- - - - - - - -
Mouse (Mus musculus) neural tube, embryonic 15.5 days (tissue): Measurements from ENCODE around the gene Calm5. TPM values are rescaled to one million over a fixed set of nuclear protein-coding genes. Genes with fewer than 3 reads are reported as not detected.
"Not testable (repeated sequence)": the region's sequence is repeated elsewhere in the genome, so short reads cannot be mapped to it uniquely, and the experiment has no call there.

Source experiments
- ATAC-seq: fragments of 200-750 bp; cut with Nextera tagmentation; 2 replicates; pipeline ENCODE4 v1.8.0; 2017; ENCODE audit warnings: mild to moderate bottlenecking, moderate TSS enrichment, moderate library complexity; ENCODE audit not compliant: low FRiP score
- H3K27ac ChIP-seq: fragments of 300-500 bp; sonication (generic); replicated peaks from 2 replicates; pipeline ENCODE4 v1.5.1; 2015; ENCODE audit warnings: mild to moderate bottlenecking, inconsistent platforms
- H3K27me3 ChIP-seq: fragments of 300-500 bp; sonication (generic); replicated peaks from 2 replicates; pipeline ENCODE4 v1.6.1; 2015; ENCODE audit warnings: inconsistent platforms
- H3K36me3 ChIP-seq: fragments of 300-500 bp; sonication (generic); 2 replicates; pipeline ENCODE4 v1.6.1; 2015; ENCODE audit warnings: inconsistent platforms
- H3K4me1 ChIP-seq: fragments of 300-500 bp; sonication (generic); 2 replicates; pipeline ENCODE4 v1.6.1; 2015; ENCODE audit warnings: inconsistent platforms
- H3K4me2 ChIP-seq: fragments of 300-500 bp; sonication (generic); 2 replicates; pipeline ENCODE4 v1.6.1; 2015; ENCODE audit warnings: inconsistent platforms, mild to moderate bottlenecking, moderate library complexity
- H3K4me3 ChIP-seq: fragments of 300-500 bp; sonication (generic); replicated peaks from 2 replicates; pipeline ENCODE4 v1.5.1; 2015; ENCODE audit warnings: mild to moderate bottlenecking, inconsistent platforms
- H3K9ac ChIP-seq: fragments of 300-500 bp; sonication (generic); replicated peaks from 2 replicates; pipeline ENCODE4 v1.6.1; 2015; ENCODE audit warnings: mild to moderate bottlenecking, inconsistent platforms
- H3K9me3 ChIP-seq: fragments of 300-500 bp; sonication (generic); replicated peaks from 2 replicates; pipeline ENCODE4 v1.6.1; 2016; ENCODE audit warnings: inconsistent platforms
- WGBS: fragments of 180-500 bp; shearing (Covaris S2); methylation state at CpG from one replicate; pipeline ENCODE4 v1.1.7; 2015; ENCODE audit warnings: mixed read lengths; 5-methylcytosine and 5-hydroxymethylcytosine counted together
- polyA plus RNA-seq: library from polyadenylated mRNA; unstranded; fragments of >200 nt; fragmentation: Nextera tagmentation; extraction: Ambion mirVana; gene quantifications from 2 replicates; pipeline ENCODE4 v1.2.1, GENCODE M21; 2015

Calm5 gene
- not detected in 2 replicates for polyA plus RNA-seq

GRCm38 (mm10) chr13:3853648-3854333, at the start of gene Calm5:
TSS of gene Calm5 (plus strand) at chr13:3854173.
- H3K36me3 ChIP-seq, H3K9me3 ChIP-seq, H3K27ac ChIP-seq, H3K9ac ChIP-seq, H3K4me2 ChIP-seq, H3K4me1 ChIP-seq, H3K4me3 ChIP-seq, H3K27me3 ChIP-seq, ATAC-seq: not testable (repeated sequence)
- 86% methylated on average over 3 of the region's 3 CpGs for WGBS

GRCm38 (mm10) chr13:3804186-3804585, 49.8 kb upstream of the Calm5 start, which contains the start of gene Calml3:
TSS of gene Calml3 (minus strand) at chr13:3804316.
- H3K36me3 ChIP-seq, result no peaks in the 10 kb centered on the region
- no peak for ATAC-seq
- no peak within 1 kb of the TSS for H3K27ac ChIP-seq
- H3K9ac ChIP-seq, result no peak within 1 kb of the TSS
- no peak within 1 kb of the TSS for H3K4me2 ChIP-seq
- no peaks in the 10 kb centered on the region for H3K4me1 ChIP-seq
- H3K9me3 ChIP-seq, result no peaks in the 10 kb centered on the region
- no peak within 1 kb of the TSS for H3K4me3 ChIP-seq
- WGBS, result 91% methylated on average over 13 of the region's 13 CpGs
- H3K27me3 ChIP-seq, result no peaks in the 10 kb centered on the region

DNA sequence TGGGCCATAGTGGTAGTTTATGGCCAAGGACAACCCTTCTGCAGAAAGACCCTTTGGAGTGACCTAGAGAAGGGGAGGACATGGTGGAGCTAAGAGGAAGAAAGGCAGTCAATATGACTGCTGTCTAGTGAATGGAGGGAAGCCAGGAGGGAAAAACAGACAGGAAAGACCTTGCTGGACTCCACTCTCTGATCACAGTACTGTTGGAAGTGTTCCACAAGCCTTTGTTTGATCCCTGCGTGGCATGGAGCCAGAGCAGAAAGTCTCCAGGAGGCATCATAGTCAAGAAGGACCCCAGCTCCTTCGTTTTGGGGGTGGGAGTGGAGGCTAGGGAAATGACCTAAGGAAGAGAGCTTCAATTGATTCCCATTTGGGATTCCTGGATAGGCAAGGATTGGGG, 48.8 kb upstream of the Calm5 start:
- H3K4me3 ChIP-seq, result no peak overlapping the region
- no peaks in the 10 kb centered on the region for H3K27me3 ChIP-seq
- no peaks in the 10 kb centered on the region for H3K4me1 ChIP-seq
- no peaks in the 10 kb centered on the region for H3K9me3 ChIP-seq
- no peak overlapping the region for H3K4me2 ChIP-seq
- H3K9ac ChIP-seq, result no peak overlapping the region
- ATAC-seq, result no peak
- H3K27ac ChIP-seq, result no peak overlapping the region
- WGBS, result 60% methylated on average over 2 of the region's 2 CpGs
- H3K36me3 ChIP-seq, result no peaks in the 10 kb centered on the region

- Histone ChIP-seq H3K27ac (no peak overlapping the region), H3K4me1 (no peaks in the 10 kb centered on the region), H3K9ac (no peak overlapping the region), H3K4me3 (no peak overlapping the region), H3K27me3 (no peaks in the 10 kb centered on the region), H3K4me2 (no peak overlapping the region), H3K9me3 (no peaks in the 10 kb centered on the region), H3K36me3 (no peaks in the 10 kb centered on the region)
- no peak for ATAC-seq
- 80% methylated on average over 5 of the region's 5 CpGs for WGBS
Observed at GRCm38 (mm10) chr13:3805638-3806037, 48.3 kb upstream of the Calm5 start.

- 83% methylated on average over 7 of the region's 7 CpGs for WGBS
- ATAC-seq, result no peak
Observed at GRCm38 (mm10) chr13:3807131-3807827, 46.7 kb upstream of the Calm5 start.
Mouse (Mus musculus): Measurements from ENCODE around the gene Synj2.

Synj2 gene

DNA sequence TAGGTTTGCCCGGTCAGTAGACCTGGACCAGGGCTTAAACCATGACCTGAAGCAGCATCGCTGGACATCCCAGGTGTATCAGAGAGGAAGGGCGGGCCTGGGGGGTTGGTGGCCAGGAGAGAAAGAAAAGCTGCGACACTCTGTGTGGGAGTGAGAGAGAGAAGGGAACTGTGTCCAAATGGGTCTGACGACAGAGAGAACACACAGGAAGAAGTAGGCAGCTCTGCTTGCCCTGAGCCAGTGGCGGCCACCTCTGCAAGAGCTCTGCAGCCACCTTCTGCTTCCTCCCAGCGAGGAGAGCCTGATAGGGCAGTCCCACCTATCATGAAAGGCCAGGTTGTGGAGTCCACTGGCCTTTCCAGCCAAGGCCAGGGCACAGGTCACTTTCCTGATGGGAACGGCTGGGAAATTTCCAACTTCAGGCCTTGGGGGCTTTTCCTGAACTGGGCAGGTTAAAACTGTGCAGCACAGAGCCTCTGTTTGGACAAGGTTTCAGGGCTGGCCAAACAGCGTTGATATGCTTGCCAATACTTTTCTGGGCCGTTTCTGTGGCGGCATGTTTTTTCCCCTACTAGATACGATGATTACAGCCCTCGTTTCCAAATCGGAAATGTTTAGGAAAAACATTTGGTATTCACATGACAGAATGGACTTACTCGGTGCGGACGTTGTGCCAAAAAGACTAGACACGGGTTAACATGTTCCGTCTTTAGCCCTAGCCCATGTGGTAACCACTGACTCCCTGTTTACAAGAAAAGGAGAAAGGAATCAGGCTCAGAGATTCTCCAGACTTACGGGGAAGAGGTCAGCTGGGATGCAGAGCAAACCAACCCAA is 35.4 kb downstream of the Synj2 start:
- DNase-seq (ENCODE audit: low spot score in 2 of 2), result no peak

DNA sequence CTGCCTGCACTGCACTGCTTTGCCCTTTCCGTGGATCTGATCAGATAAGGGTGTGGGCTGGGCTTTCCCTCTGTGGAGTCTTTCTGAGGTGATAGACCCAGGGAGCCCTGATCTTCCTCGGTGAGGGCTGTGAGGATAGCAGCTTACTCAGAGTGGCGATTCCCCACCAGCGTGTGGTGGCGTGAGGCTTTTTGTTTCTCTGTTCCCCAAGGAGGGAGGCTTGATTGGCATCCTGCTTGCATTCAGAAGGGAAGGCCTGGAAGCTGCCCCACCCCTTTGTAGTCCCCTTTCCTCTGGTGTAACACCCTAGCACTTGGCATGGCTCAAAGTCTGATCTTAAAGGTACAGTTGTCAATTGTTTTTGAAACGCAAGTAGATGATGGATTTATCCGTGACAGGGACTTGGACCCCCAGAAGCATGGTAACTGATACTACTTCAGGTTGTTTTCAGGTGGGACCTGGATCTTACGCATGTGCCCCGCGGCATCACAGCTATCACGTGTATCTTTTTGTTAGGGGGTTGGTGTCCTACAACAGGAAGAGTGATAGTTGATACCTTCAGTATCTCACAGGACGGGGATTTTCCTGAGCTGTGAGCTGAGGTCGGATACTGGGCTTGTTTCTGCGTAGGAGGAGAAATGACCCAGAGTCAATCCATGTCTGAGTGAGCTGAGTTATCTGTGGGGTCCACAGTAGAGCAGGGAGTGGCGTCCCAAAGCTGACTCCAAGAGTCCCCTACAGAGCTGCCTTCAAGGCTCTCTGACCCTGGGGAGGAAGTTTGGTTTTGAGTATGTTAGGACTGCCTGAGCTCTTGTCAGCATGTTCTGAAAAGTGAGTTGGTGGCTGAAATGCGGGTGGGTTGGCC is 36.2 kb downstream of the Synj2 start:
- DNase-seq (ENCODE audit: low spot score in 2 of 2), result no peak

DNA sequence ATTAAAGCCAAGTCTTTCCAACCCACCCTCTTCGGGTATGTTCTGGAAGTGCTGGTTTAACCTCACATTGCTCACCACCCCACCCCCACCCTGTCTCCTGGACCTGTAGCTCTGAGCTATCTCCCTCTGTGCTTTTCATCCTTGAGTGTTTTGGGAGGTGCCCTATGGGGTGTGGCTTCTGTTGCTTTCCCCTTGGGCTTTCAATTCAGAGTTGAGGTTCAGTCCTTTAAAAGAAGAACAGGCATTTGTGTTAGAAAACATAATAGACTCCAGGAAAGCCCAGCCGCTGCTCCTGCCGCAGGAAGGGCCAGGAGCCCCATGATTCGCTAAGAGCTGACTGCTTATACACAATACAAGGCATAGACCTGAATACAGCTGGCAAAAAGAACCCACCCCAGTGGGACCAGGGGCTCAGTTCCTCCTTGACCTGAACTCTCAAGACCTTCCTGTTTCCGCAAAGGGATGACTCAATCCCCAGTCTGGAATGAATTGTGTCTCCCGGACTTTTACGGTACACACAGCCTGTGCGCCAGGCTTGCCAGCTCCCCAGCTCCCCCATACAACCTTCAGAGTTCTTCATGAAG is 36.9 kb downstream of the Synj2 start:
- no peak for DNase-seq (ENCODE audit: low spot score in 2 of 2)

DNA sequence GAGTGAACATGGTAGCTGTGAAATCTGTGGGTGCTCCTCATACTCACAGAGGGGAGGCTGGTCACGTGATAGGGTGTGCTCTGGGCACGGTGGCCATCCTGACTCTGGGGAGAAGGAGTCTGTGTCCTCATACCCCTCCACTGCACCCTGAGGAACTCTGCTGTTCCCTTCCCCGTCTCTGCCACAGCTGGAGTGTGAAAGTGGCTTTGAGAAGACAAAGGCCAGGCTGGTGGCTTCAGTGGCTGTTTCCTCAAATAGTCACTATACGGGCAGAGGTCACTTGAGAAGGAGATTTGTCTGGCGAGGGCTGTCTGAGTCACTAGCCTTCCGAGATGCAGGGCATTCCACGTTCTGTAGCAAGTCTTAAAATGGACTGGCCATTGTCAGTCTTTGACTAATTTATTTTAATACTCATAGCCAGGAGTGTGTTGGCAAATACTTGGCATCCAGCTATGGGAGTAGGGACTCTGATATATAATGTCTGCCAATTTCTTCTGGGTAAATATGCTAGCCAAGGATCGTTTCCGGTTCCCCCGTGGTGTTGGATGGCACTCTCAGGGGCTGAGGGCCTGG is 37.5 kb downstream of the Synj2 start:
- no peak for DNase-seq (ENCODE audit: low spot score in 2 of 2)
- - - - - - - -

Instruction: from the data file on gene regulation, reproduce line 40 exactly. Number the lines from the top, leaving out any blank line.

- ATAC-seq, result no peak